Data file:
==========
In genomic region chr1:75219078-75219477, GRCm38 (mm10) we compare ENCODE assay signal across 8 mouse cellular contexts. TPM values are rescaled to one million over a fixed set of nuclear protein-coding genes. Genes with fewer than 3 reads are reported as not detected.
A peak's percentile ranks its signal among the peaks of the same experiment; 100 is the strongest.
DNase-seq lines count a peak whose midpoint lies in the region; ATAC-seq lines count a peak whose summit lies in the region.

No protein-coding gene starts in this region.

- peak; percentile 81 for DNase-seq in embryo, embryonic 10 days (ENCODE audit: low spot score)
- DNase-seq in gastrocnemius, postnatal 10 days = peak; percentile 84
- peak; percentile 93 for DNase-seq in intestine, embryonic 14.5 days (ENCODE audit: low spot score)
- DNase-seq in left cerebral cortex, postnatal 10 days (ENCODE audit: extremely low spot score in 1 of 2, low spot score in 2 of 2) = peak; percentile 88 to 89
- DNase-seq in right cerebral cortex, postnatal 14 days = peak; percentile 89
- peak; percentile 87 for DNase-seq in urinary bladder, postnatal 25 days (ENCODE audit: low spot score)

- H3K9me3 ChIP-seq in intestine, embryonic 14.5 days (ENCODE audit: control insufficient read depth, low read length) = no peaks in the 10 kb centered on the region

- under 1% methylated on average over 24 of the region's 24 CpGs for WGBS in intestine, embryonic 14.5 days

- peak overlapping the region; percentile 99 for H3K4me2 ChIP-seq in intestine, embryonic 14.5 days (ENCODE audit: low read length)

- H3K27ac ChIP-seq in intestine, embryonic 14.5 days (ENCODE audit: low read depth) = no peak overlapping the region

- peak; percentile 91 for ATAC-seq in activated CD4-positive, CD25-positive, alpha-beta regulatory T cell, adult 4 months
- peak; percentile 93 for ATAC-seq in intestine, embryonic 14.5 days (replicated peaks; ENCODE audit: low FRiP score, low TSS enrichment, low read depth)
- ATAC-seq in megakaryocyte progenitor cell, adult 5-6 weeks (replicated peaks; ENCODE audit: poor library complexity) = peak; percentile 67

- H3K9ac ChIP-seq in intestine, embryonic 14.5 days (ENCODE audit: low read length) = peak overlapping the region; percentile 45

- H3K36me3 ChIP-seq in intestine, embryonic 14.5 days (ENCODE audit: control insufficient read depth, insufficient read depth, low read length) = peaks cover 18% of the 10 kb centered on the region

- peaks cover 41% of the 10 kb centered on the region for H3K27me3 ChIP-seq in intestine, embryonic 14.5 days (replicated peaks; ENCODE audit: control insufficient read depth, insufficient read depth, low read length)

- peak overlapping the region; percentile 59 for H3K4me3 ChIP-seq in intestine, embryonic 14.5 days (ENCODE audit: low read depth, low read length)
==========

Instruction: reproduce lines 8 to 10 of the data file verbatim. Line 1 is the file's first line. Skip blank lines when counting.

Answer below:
- DNase-seq in left cerebral cortex, postnatal 10 days (ENCODE audit: extremely low spot score in 1 of 2, low spot score in 2 of 2) = peak; percentile 88 to 89
- DNase-seq in right cerebral cortex, postnatal 14 days = peak; percentile 89
- peak; percentile 87 for DNase-seq in urinary bladder, postnatal 25 days (ENCODE audit: low spot score)